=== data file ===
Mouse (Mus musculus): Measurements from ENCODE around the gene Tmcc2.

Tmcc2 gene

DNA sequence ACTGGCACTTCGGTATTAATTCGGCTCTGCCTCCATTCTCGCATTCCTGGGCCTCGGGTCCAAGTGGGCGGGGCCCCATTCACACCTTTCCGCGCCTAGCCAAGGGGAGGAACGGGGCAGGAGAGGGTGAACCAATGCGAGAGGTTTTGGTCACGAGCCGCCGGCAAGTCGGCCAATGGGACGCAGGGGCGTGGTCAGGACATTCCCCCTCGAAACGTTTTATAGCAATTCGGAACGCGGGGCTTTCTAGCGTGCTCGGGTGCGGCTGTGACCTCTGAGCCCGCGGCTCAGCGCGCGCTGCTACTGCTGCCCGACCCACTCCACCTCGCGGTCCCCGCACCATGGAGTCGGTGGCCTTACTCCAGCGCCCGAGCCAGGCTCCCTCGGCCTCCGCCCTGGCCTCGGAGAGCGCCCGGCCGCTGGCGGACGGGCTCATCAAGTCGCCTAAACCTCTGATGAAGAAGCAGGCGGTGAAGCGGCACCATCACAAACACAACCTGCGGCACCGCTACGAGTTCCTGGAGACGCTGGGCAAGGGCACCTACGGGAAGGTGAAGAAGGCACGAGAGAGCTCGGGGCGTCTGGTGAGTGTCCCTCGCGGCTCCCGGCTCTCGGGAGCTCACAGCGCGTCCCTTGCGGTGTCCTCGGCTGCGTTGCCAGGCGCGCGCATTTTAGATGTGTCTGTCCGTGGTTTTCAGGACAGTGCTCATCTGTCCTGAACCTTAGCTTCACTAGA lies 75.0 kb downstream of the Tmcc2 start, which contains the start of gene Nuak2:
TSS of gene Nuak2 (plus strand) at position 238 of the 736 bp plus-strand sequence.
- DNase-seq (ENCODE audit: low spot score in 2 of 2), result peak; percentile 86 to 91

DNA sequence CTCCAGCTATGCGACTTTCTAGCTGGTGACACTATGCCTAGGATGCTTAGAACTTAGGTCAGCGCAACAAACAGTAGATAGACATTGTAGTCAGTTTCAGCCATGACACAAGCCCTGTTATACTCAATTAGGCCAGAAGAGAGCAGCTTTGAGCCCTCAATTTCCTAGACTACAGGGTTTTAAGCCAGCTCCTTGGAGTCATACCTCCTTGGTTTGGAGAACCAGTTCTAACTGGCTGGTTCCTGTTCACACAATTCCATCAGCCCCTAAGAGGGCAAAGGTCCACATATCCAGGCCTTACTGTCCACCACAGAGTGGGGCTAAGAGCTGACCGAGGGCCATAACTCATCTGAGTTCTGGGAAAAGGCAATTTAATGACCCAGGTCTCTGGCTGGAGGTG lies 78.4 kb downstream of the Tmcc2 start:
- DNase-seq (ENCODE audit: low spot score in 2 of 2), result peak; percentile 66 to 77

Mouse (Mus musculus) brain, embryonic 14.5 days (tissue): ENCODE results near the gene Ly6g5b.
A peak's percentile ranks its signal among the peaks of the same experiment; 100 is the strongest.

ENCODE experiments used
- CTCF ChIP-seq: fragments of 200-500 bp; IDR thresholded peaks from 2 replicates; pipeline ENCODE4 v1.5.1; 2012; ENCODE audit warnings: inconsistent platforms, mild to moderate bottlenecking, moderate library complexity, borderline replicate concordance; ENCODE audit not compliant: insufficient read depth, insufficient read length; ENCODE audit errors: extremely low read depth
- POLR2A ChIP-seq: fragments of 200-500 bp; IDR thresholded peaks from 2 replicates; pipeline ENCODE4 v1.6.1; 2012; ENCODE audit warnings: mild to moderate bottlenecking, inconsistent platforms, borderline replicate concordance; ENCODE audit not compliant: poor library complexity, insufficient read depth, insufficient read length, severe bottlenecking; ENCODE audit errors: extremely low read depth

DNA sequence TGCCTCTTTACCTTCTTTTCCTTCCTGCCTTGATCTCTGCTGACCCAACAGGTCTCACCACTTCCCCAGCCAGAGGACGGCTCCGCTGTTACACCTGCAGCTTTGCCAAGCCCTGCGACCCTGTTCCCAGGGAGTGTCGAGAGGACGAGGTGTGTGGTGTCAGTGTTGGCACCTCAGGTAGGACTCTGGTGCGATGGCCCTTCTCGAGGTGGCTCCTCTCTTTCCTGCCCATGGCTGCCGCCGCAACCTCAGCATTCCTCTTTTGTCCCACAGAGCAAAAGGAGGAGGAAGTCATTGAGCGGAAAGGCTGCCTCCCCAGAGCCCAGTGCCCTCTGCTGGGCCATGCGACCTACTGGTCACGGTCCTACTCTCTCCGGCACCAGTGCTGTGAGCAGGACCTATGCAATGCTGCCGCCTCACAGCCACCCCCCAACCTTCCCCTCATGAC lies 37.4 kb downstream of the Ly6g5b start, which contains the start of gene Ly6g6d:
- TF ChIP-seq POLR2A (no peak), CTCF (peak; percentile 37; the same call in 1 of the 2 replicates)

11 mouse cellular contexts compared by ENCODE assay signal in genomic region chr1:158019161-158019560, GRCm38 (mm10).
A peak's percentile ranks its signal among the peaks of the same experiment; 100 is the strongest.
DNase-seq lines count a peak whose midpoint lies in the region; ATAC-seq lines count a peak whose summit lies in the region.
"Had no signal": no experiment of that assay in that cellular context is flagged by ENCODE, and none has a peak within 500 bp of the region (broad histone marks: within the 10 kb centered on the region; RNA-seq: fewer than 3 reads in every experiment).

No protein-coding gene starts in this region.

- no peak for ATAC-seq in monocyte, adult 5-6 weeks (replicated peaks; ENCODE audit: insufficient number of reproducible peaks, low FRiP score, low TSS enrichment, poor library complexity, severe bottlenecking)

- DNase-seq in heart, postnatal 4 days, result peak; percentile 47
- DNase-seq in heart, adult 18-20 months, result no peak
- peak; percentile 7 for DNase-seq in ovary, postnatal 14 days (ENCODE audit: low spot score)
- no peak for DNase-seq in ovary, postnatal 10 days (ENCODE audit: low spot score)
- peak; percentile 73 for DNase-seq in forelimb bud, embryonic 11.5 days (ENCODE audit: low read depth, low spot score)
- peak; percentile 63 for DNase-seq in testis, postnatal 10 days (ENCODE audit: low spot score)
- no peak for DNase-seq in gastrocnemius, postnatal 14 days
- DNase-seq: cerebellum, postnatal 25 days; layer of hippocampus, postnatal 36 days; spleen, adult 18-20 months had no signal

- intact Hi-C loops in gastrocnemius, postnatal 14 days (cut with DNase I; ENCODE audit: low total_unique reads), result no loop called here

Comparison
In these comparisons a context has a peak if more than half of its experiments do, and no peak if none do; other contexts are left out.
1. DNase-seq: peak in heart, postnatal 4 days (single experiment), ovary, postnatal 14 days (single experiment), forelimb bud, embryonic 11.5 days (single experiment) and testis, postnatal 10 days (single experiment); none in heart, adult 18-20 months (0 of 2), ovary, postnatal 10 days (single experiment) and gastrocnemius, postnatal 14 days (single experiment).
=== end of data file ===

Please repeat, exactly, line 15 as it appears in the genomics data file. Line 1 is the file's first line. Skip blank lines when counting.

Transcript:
11 mouse cellular contexts compared by ENCODE assay signal in genomic region chr1:158019161-158019560, GRCm38 (mm10).